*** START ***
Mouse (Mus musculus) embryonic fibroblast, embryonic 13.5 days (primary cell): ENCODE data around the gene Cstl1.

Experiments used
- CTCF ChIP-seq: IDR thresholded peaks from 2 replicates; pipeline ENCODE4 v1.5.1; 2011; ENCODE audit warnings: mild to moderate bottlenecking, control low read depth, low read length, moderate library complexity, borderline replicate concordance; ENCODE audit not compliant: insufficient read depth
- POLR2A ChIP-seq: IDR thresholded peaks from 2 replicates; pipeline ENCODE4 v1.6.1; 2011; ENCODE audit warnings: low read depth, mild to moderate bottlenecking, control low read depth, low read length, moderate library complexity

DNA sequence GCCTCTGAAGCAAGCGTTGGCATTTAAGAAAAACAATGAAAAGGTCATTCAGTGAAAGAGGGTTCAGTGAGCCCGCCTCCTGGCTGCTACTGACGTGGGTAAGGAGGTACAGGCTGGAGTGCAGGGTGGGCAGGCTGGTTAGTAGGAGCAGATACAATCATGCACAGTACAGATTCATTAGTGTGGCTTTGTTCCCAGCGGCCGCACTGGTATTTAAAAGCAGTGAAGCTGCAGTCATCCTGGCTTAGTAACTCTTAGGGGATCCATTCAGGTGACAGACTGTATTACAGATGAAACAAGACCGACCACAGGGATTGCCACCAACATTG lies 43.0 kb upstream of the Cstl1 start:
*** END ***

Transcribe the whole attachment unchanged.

Mouse (Mus musculus) embryonic fibroblast, embryonic 13.5 days (primary cell): ENCODE data around the gene Cstl1.

Experiments used
- CTCF ChIP-seq: IDR thresholded peaks from 2 replicates; pipeline ENCODE4 v1.5.1; 2011; ENCODE audit warnings: mild to moderate bottlenecking, control low read depth, low read length, moderate library complexity, borderline replicate concordance; ENCODE audit not compliant: insufficient read depth
- POLR2A ChIP-seq: IDR thresholded peaks from 2 replicates; pipeline ENCODE4 v1.6.1; 2011; ENCODE audit warnings: low read depth, mild to moderate bottlenecking, control low read depth, low read length, moderate library complexity

DNA sequence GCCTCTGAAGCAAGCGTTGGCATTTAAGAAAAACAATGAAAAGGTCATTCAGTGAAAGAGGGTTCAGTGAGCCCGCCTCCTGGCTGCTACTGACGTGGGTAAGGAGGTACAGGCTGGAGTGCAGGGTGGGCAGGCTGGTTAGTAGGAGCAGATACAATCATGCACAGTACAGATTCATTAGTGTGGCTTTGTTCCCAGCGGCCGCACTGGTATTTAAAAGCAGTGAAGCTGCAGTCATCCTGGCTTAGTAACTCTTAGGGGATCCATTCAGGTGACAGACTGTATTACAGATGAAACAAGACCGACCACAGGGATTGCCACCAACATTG lies 43.0 kb upstream of the Cstl1 start: